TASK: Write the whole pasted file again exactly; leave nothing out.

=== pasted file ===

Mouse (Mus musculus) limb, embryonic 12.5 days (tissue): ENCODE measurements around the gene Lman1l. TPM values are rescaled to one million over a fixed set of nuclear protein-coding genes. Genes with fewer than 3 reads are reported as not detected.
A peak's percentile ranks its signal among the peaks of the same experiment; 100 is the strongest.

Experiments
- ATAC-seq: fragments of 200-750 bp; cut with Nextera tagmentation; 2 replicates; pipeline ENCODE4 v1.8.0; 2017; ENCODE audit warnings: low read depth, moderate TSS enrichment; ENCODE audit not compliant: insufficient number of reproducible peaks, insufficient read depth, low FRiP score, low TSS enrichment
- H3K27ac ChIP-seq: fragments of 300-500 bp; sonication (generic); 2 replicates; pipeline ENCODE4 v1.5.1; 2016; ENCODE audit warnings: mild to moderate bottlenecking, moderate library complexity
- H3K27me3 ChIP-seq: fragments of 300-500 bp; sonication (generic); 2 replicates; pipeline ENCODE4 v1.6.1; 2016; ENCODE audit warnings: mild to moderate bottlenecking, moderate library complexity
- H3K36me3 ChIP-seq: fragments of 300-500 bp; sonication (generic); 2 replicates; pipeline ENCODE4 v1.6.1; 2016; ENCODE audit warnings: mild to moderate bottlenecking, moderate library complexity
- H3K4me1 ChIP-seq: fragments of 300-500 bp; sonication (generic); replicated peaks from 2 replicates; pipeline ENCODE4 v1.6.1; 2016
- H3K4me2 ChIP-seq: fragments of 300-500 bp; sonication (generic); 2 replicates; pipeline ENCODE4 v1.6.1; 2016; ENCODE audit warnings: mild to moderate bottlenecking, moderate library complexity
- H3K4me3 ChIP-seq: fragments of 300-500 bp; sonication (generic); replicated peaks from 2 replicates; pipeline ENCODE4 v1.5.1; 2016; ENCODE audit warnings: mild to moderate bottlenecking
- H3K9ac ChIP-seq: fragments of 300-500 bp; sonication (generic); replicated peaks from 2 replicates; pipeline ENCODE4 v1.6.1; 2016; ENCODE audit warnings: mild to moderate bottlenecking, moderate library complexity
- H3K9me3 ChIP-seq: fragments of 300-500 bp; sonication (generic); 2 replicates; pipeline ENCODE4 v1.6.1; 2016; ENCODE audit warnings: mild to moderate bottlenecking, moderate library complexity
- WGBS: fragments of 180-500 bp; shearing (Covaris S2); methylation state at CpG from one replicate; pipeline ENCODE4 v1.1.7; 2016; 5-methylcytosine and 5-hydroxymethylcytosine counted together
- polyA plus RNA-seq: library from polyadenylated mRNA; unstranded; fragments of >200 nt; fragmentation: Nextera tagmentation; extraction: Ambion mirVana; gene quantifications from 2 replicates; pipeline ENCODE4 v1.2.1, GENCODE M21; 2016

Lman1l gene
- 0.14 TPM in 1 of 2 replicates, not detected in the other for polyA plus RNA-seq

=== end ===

Mouse (Mus musculus) limb, embryonic 12.5 days (tissue): ENCODE measurements around the gene Lman1l. TPM values are rescaled to one million over a fixed set of nuclear protein-coding genes. Genes with fewer than 3 reads are reported as not detected.
A peak's percentile ranks its signal among the peaks of the same experiment; 100 is the strongest.

Experiments
- ATAC-seq: fragments of 200-750 bp; cut with Nextera tagmentation; 2 replicates; pipeline ENCODE4 v1.8.0; 2017; ENCODE audit warnings: low read depth, moderate TSS enrichment; ENCODE audit not compliant: insufficient number of reproducible peaks, insufficient read depth, low FRiP score, low TSS enrichment
- H3K27ac ChIP-seq: fragments of 300-500 bp; sonication (generic); 2 replicates; pipeline ENCODE4 v1.5.1; 2016; ENCODE audit warnings: mild to moderate bottlenecking, moderate library complexity
- H3K27me3 ChIP-seq: fragments of 300-500 bp; sonication (generic); 2 replicates; pipeline ENCODE4 v1.6.1; 2016; ENCODE audit warnings: mild to moderate bottlenecking, moderate library complexity
- H3K36me3 ChIP-seq: fragments of 300-500 bp; sonication (generic); 2 replicates; pipeline ENCODE4 v1.6.1; 2016; ENCODE audit warnings: mild to moderate bottlenecking, moderate library complexity
- H3K4me1 ChIP-seq: fragments of 300-500 bp; sonication (generic); replicated peaks from 2 replicates; pipeline ENCODE4 v1.6.1; 2016
- H3K4me2 ChIP-seq: fragments of 300-500 bp; sonication (generic); 2 replicates; pipeline ENCODE4 v1.6.1; 2016; ENCODE audit warnings: mild to moderate bottlenecking, moderate library complexity
- H3K4me3 ChIP-seq: fragments of 300-500 bp; sonication (generic); replicated peaks from 2 replicates; pipeline ENCODE4 v1.5.1; 2016; ENCODE audit warnings: mild to moderate bottlenecking
- H3K9ac ChIP-seq: fragments of 300-500 bp; sonication (generic); replicated peaks from 2 replicates; pipeline ENCODE4 v1.6.1; 2016; ENCODE audit warnings: mild to moderate bottlenecking, moderate library complexity
- H3K9me3 ChIP-seq: fragments of 300-500 bp; sonication (generic); 2 replicates; pipeline ENCODE4 v1.6.1; 2016; ENCODE audit warnings: mild to moderate bottlenecking, moderate library complexity
- WGBS: fragments of 180-500 bp; shearing (Covaris S2); methylation state at CpG from one replicate; pipeline ENCODE4 v1.1.7; 2016; 5-methylcytosine and 5-hydroxymethylcytosine counted together
- polyA plus RNA-seq: library from polyadenylated mRNA; unstranded; fragments of >200 nt; fragmentation: Nextera tagmentation; extraction: Ambion mirVana; gene quantifications from 2 replicates; pipeline ENCODE4 v1.2.1, GENCODE M21; 2016

Lman1l gene
- 0.14 TPM in 1 of 2 replicates, not detected in the other for polyA plus RNA-seq